Eric White said that he has always had a fascination with antiques, vintage collectibles and reselling items, a hobby that has evolved over the years into Vintiques of Maine, a Main Street, Norway, business that sells an assortment of vintage wares, antiques and oddities, many of which are one of a kind.

For White, as long as the items are “cool” and unique he’s interested in buying for resale. “We’re always, always, always looking for unique items to buy,” he said.

The store recently got its pawnbroker and auctioneer licenses as well. “All sorts of good things are happening around here,” he said.

Name: Eric White

Age: 43

Hometown: South Paris

How did you get into selling antiques and owning an antique store? I’ve always loved antiques and old items. My parents did yard sales and flea markets when I was younger and would try to get bargains on stuff. Ever since I was a kid, I’ve been interested in buying and reselling.

Before I opened my own store in Maine, I actually worked as a retail manager for 14 years in Massachusetts. I also owned and operated a pawn shop down there. Seven years ago, I decided to move to Maine. The Oxford Hills just has that laid-back feel that lends to a vibe that makes people want to go antique shopping. (Norway) is pretty old and has its history, which also lends to that laid-back, comfortable vibe.

A few years ago, I decided to open up on Main Street. At first, I ran Vintiques out of a space near Goin’ Postal, but last year, I outgrew the space and moved to where I am now, at 312 Main St.

What are your favorite types of antiques? How do you find the antiques and vintage items that you display at the store? I personally like mechanical-type stuff: old typewriters, turnstile phonographs, those types of things. That’s more to my liking, but I’ll buy basically anything other than furniture or glassware. I’m not really looking for 17th-century highboy dressers. That’s not really my style.

We used to focus on primarily antiques and vintage items, but we’ve expanded to take more things at the store. We’re taking a lot more modern items. We really do have anything you could ever want here.

As for where I find the antiques, I get a lot of them by going “treasure hunting.” We’ve all seen the show “American Pickers.” Treasure hunting is similar to that. People invite us into their homes, businesses or storage units and let us go through their stuff and pick out items we like. We also go to local auctions and yard sales, garage sales and flea markets. Those are all good places to look for stuff.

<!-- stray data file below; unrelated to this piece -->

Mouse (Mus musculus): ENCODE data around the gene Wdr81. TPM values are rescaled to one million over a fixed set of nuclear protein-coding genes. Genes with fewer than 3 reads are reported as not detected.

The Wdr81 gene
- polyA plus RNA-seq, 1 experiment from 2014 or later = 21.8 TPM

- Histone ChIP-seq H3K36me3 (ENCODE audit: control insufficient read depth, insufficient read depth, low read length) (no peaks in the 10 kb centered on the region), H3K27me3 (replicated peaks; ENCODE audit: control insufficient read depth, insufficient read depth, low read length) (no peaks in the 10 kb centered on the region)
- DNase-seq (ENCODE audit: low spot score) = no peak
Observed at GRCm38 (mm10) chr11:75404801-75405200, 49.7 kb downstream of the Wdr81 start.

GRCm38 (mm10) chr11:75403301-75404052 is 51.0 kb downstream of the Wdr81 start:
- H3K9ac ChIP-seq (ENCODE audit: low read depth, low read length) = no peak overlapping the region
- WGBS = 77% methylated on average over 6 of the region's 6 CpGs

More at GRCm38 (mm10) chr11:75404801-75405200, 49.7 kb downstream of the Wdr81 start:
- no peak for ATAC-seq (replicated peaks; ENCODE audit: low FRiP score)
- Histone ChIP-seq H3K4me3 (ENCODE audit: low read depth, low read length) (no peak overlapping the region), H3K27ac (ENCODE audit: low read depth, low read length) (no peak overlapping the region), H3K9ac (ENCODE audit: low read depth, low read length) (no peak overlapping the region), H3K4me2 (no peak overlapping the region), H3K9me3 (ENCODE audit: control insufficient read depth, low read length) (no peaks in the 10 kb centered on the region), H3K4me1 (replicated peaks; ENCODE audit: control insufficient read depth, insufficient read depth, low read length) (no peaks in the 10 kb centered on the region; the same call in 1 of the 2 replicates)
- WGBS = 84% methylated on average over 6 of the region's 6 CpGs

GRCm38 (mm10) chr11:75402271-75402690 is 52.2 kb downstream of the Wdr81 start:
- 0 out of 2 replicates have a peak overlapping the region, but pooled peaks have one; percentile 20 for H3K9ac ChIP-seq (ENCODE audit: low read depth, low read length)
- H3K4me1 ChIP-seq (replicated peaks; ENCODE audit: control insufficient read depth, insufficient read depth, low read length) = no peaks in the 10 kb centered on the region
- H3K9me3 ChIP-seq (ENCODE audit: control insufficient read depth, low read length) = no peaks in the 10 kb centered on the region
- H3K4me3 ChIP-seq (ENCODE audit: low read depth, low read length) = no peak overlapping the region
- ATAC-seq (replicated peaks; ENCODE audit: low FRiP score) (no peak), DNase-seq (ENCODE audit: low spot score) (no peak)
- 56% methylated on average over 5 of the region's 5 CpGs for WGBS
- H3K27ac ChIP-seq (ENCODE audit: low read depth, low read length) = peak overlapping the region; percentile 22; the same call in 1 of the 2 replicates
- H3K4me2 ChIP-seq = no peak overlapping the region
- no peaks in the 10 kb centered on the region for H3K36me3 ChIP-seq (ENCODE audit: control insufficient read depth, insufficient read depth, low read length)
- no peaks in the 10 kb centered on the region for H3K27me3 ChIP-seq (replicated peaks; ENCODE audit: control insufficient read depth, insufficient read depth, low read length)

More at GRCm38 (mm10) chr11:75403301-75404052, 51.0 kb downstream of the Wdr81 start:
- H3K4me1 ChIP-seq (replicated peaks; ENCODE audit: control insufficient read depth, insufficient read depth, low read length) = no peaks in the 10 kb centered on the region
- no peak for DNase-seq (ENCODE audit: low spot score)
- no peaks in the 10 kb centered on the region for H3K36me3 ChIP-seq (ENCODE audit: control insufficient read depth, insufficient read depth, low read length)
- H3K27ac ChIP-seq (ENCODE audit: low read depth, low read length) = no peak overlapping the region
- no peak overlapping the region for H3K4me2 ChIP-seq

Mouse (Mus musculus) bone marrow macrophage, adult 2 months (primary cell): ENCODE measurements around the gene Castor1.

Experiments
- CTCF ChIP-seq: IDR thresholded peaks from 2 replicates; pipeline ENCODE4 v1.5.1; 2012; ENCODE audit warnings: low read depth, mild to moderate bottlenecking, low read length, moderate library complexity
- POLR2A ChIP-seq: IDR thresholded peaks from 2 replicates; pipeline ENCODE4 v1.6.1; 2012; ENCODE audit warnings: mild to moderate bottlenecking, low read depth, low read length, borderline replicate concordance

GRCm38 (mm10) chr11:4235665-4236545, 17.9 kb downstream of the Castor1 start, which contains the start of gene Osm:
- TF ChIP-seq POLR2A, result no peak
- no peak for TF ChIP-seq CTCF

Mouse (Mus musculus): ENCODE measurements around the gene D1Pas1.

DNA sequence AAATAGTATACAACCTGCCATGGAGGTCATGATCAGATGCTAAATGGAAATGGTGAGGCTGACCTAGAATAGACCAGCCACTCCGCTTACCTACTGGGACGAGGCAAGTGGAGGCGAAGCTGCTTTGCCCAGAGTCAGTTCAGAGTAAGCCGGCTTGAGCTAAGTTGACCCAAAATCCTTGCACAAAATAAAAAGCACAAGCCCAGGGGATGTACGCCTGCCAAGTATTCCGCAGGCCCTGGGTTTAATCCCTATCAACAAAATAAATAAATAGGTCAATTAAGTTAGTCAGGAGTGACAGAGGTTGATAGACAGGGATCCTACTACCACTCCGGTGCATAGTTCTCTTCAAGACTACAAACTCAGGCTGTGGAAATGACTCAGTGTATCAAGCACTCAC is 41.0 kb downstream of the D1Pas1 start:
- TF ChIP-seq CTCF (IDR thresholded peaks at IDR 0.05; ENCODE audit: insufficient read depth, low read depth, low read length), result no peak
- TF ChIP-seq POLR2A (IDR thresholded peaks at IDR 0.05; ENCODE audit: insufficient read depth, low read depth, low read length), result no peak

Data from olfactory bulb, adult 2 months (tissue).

We also rely on social media a lot. We get tips quite often on where to find “treasure.”

Your store is one of many antique or vintage item stores in the Oxford Hills. Do you find a healthy amount of competition exists or do you find yourselves working together at times? First off, Vintiques is just one of three stores that sells antiques on Main Street. There’s also Widdershins antique store at 329 Main St. and Food for Thought books and records on 446 Main St.

I think it’s important for the three of us to work well together. There are so many options in this area for antique shoppers to go and buy stuff. Route 26 is practically antique alley. There are probably four or five group shops down there, and they are large ones. It’s nice to have us three on Main Street because we can pull a small portion of those people from Route 26 to Norway. It helps us out to work together, because we can send business to each other if one of us doesn’t have something. For instance, Widdershins carries a lot of different merchandise than I carry, and while I dabble in books and sell records, to be honest, Food for Thought is the place to go if you want one of those two items. It helps us stay in the market.

Where do you see Vintiques of Maine going from here? You already outgrew one space. Do you yourself expanding again? I want to continue increasing Vintiques’ online presence. Online is a huge part of running antique stores now and finding new items to sell. Right now, there’s Amazon, which 49 percent of people buy from, and eBay, which people buy from a lot, too. Facebook has their Marketplace now. Businesses have to stay relevant and be on social media. Otherwise, they’ll fade and fall by the wayside. I think that’s the reason retail stores fail: They refuse to change, and then it’s too late.

I have to say that Norway Downtown has played a huge role in drawing attention to Vintiques, Widdershins and other Main Street stores. They’ve done a great job over there pulling traffic off Route 26 and getting them into Norway. They’re always advertising and marketing what’s happening on Main Street.

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Eric White